Bee-eaters of Subic Bay
On the afternoon of March 3rd we spent a few hours bird watching around Hill 394 in the Subic Bay Freeport area. Subic Bay served as the location of a U.S. Naval base from the early 1900s until 1992, at which point the land was turned back over to Filipino control. Because of its years as a military base, there are large areas of undeveloped habitat at Subic Bay, and it's become a well-known destination for local and visiting bird watchers.
In the warm, late-afternoon sun, we enjoyed a nice list of birds, but the highlight for me were the encountered with blur-throated bee-eaters. Bee-eaters are specialists in catching flying insects, as their name suggests. In taxonomic terms, bee-eaters fall between the kingfishers and the hornbills and hoopoes. They are colorful birds with long central tail streamers and finely pointed, decurved bills. And they are often seen perched in the open on a wire or fence, waiting for a hapless insect to pass by.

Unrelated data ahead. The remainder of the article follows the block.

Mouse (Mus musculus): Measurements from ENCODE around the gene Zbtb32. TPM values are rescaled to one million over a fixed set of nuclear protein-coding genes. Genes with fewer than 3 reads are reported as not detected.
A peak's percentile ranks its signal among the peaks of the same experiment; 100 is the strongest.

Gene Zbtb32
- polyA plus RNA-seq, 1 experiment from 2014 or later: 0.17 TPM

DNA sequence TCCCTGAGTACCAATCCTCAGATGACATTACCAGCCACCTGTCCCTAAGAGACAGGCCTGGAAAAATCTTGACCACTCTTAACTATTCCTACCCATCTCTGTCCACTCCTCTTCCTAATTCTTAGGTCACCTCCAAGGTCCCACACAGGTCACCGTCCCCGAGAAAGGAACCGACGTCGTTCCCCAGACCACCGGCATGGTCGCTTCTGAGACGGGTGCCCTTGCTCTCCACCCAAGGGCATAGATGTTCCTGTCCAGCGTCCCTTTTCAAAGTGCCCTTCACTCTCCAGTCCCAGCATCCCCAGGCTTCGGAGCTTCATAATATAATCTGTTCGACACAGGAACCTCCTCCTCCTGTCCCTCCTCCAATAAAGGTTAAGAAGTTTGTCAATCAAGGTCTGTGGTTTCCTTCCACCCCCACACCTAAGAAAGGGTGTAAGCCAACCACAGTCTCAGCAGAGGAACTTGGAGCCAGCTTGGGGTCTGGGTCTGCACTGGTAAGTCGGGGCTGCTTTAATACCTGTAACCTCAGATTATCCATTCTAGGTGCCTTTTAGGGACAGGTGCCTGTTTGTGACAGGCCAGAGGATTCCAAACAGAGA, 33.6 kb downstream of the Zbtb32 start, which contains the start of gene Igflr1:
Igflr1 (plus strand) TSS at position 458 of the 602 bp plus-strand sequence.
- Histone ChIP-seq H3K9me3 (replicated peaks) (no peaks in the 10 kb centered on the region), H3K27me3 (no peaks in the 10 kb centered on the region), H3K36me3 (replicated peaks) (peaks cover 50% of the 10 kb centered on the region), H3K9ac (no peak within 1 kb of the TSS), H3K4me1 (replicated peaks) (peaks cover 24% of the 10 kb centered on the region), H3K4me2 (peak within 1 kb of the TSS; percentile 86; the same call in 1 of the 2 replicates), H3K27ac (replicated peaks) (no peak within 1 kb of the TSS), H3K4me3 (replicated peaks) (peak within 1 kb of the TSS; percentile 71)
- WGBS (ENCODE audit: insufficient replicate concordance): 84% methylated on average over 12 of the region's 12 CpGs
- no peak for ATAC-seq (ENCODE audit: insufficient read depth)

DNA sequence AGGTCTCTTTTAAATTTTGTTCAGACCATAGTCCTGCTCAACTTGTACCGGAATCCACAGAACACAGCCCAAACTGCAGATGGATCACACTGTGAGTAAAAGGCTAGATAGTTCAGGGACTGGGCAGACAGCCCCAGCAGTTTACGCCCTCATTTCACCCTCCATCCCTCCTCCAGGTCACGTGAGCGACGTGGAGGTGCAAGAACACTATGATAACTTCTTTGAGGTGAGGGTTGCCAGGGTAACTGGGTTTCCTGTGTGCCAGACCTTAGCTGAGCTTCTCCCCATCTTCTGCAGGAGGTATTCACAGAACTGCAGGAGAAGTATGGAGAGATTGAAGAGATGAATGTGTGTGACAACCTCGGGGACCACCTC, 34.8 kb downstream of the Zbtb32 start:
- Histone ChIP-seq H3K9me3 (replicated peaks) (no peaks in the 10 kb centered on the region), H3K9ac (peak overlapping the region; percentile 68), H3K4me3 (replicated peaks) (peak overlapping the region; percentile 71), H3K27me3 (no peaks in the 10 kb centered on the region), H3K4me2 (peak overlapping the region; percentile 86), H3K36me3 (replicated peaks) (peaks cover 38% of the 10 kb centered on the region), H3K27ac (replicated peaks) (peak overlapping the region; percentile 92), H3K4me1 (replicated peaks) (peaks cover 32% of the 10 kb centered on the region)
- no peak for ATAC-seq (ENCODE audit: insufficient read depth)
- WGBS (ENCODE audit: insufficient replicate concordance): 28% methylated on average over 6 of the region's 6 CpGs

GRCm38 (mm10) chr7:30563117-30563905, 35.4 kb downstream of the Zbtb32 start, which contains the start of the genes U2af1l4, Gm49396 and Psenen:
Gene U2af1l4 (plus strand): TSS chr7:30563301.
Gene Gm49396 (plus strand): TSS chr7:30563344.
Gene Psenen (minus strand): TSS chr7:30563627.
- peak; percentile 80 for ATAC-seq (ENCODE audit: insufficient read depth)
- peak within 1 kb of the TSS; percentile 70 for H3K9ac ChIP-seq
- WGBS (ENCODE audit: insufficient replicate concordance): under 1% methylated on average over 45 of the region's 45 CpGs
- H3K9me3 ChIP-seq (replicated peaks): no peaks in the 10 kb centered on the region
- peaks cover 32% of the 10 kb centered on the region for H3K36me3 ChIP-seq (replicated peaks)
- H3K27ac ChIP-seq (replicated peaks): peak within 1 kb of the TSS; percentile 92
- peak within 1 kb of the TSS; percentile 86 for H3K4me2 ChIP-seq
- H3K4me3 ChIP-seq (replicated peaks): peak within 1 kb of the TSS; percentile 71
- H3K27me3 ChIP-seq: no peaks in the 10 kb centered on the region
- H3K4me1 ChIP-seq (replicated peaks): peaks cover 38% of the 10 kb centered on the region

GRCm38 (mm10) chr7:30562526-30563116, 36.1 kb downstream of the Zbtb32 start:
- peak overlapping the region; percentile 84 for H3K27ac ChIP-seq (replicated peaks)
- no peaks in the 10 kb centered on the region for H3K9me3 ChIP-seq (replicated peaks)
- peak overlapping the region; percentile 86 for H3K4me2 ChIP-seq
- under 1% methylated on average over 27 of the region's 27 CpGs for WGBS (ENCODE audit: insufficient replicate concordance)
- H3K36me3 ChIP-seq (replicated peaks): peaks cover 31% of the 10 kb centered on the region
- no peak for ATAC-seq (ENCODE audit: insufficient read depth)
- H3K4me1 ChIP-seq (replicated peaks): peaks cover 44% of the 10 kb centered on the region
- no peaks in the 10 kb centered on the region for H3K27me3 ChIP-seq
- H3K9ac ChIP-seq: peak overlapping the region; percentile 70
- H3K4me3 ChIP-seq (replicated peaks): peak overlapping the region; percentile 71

On our final birding stop at Subic we found a nesting colony of blue-throated bee-eaters along the roadway in a residential neighborhood. They excavate their nests in earthen banks and other locations with dry, sandy soil. There were at least 25 bee-eaters buzzing around. I could have stayed there all afternoon taking pictures. Sadly, our schedule would not permit it, so we all snapped a few images (and I took a short video) and we were off to the hotel and dinner.
Such cool birds! Wish we had them in North America!